• Autopsy released on teen's death following dental surgery

    Updated:

    ORANGE COUNTY, Fla. - An autopsy has been released that shows how a local 17-year-old suffered irreversible brain injury after routine dental surgery.

    9 Investigates first reported about the death of Christopher Power in May.

    Power was brain dead for two days before his parents made the painful decision to pull the plug, his parents said to investigative reporter Daralene Jones, just two weeks later.

    "Everyone is saying we are strong, but it's just that we try to pull from God's word just to get us through, " Allison Power said.

    Medical records show Dr. Steven Baxter placed him under conscious sedation at Kissimmee Family Dentistry to have his wisdom removed.

    The autopsy shows he stopped breathing, causing irreversible brain damage and he suffered cardiopulmonary arrest during administration of anesthesia.

    The medical examiner found nothing in his medical history that would've caused it, and there is no anesthesia record to show Power's blood pressure, heart rate and oxygen were being monitored.

    There is also no record to show if he was given all of the anesthesia at once or over time. That would've helped the medical examiner determine at what point Power was experiencing a problem during the routine procedure.

    "When something went wrong, the doctor is in the room with the patient and has to become the surgeon, the anesthesiologist, the assistant, it's a difficult situation, and that's what went wrong in this case," attorney Stanley Lane said.

    Lane represents the family and is preparing a civil lawsuit against the doctor and the practice, Eyewitness News learned.

    The State Department of Health has taken no action against his license, but acknowledges an ongoing investigation, which will rely in part on this autopsy report.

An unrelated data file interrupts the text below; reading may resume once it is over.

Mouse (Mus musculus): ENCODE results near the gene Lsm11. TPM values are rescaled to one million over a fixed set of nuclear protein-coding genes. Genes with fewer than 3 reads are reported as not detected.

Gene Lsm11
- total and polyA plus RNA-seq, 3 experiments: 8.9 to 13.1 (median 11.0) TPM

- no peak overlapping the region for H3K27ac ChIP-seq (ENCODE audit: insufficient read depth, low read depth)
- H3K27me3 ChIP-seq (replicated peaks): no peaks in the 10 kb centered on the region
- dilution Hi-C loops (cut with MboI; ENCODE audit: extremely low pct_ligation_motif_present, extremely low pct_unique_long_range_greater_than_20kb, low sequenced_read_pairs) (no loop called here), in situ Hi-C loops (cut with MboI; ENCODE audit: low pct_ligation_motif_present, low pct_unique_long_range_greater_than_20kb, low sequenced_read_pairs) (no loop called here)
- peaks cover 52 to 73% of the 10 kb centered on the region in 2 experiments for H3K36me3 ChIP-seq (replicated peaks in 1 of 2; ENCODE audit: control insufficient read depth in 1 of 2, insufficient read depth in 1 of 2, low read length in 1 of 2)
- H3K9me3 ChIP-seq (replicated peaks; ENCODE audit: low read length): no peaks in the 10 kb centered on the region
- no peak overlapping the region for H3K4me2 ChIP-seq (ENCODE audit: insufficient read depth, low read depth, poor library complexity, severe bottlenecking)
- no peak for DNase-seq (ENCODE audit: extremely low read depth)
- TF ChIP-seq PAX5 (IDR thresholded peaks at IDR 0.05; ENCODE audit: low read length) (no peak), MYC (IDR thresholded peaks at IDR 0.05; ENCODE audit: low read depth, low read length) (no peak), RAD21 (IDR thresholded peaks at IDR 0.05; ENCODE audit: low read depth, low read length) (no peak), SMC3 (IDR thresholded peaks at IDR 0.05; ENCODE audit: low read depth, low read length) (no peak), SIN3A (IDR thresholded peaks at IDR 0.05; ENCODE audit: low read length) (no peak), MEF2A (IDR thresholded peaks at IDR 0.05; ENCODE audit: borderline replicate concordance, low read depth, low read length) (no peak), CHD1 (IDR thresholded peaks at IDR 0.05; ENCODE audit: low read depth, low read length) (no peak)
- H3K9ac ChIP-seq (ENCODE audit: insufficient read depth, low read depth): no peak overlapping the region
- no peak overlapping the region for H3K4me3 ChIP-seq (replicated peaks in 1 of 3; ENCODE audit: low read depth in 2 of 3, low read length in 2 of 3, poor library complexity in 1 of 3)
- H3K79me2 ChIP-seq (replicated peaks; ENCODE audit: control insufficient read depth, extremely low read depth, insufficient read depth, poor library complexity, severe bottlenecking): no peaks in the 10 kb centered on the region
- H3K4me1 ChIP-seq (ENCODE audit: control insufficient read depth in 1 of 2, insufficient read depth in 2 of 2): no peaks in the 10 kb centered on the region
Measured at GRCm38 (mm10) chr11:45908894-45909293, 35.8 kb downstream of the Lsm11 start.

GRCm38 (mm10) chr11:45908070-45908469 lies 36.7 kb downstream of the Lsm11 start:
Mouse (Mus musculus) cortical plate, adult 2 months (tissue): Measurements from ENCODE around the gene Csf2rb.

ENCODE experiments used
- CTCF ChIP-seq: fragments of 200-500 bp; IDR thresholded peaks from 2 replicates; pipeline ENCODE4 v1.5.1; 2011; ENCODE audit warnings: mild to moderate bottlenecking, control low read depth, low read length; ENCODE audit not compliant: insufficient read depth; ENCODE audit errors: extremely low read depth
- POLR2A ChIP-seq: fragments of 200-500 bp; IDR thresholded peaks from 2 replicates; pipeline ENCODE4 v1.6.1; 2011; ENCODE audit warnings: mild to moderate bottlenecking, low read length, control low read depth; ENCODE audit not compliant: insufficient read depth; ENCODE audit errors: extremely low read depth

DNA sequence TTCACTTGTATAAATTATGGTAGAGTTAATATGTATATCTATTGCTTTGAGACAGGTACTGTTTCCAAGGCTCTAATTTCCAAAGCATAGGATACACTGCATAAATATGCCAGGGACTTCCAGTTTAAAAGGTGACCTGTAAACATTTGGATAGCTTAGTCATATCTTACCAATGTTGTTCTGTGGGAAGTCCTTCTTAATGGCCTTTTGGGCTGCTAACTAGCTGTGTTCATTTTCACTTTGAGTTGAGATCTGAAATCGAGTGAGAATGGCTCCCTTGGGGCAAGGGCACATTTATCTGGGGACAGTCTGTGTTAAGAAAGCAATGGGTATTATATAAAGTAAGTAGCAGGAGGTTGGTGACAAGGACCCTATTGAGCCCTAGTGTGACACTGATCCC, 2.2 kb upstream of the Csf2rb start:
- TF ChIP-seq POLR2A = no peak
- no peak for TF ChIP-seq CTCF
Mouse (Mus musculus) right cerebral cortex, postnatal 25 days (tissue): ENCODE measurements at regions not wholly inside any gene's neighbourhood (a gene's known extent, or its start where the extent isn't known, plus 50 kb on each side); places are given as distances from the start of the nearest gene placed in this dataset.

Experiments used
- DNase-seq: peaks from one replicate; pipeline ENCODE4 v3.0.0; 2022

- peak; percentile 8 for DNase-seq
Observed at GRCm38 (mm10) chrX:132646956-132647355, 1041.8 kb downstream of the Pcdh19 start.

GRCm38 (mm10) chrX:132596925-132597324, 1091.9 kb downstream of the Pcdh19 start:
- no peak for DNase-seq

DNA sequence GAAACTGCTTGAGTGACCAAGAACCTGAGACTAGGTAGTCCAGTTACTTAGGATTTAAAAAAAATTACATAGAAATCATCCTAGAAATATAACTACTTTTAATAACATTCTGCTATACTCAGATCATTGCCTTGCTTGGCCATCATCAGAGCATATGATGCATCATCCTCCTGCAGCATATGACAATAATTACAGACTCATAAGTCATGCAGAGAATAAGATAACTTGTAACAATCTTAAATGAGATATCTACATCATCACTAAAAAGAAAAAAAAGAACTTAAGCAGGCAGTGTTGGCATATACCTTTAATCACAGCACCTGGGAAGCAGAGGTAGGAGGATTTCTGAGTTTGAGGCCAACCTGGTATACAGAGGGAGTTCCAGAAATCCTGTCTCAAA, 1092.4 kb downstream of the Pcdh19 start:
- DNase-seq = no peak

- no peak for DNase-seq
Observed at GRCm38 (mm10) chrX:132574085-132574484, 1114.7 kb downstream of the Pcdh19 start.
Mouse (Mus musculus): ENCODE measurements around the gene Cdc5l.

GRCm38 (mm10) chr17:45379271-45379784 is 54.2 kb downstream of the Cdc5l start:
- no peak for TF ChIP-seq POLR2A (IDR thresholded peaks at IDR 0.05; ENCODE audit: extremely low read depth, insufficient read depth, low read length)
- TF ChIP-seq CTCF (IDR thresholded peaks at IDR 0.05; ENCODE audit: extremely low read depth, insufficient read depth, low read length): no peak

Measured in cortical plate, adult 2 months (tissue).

At least one lawmaker is now pushing for a review of the requirements for performing conscious sedation, Eyewitness News learned.

    The family now questions whether the right equipment and monitoring were in place to resuscitate their son when trouble started.

    "This wasn't supposed to happen. It's just a simple dentist office visit," Michael Power said.

    An attorney sent on a statement on behalf of Baxter.

    "I must still decline to provide any specific comments regarding Dr. Baxter’s care of Mr. Power due to patient privacy laws and pending litigation. However, I did want to address your questions about monitoring and the anesthesia record. Mr. Power was properly monitored by Dr. Baxter and the Kissimmee Family Dentistry staff during the April 22, 2016 procedure. Mr. Power’s vital signs were appropriately recorded on an anesthesia record. The original anesthesia record was given to the EMS personnel when Mr. Power was transported to the hospital. A copy of the record was not kept by Dr. Baxter or the office staff. We have requested that the anesthesia record be located, preserved, and produced, but to date it has not been produced. We are continuing our efforts to locate the record."

    Contact Daralene Jones for more on this story.

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